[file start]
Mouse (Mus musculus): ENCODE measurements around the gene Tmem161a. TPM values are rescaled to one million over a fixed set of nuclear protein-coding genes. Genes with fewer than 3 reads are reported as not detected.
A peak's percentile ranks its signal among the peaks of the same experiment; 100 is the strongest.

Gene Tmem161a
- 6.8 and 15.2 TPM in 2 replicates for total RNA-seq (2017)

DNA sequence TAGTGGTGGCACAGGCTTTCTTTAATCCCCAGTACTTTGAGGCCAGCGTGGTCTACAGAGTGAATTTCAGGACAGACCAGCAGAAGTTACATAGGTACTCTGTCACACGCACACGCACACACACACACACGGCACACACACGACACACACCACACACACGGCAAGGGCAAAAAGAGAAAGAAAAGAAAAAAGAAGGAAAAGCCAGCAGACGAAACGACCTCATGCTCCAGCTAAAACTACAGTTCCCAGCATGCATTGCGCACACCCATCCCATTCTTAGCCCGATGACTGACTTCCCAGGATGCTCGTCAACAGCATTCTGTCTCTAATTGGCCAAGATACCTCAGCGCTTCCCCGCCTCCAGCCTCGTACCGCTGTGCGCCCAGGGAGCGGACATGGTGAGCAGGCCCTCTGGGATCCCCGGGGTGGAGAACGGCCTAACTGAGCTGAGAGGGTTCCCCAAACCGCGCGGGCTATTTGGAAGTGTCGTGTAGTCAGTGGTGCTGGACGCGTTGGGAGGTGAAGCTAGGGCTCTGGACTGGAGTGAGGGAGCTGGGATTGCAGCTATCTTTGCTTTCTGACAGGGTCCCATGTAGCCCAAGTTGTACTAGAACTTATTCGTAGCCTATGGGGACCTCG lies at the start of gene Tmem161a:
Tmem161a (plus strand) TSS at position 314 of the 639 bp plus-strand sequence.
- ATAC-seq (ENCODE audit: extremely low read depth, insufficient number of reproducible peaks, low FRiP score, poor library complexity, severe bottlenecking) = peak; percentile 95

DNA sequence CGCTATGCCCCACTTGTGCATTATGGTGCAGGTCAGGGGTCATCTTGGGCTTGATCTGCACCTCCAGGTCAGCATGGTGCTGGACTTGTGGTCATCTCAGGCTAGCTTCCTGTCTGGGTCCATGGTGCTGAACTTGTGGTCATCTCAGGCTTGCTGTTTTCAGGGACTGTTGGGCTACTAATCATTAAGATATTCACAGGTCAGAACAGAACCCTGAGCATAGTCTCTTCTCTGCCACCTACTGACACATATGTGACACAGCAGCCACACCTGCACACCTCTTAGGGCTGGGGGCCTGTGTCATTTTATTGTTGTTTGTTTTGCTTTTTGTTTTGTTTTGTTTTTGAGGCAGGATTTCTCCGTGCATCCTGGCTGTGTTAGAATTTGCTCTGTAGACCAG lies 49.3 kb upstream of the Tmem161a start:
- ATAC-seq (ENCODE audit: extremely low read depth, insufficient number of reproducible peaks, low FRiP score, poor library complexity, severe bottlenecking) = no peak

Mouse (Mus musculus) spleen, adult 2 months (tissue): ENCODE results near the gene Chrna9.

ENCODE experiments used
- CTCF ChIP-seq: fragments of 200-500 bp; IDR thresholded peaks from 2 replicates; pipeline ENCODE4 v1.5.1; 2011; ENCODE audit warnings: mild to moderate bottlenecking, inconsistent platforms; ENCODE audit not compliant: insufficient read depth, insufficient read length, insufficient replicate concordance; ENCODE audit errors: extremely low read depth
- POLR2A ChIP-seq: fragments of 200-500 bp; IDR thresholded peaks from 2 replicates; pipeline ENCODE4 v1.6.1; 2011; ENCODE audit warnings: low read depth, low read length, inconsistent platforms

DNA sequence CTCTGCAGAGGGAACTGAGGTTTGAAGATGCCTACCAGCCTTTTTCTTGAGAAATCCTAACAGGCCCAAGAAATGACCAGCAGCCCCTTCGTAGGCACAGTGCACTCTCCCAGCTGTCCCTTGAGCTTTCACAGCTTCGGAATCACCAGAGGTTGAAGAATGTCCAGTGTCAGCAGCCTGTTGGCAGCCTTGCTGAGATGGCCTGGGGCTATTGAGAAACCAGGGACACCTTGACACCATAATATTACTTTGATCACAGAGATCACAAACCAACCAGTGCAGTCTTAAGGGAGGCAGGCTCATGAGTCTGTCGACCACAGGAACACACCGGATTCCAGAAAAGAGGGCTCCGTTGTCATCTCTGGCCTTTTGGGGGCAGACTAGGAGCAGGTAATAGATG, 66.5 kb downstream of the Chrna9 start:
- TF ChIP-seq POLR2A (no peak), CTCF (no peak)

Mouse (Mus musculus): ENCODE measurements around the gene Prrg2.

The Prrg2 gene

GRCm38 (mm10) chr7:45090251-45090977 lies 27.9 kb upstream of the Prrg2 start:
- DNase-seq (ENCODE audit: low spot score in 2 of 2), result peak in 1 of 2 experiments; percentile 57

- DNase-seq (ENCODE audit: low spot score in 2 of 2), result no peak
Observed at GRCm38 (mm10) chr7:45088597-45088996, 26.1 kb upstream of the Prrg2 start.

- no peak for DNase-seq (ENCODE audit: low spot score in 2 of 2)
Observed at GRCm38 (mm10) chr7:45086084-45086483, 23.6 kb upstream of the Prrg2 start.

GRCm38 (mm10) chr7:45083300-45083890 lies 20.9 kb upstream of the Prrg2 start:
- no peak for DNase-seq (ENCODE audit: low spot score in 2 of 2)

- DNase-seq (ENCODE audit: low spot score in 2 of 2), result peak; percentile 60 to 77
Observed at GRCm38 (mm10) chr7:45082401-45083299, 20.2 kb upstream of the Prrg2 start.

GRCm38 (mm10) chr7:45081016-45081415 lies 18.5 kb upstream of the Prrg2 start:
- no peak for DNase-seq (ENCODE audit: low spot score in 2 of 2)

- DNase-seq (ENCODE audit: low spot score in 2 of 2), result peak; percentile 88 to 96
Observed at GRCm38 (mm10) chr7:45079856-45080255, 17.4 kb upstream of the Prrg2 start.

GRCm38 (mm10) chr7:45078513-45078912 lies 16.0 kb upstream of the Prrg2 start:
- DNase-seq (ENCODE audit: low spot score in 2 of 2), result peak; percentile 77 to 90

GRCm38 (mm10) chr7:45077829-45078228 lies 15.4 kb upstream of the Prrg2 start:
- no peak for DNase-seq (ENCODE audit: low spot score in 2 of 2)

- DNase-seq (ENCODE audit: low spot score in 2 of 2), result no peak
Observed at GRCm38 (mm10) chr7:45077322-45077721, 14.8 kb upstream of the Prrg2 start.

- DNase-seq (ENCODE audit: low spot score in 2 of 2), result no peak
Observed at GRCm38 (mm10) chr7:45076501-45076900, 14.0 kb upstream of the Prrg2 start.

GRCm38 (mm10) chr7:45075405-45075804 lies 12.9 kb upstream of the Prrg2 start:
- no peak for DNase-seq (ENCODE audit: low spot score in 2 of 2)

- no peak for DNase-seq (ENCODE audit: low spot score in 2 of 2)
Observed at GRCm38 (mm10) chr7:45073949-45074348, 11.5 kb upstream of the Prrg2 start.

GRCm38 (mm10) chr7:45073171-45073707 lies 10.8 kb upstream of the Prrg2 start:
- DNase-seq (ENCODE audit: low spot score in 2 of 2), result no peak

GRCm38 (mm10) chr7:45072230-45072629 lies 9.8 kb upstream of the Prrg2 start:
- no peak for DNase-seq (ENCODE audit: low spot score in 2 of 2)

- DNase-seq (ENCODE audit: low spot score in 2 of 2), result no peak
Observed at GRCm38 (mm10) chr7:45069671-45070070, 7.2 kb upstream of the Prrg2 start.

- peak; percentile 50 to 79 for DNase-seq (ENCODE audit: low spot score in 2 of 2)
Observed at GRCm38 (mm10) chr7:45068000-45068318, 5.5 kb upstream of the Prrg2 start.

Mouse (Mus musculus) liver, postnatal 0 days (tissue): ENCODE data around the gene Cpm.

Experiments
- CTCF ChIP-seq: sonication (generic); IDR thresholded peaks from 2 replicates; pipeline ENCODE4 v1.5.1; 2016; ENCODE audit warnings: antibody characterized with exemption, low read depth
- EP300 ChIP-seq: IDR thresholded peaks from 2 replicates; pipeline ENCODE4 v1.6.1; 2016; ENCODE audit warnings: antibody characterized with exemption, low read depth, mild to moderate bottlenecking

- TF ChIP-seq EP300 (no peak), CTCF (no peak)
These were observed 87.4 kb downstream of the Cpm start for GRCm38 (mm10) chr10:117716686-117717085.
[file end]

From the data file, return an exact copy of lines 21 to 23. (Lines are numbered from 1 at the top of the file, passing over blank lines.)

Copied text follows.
Observed at GRCm38 (mm10) chr7:45088597-45088996, 26.1 kb upstream of the Prrg2 start.

- no peak for DNase-seq (ENCODE audit: low spot score in 2 of 2)
Observed at GRCm38 (mm10) chr7:45086084-45086483, 23.6 kb upstream of the Prrg2 start.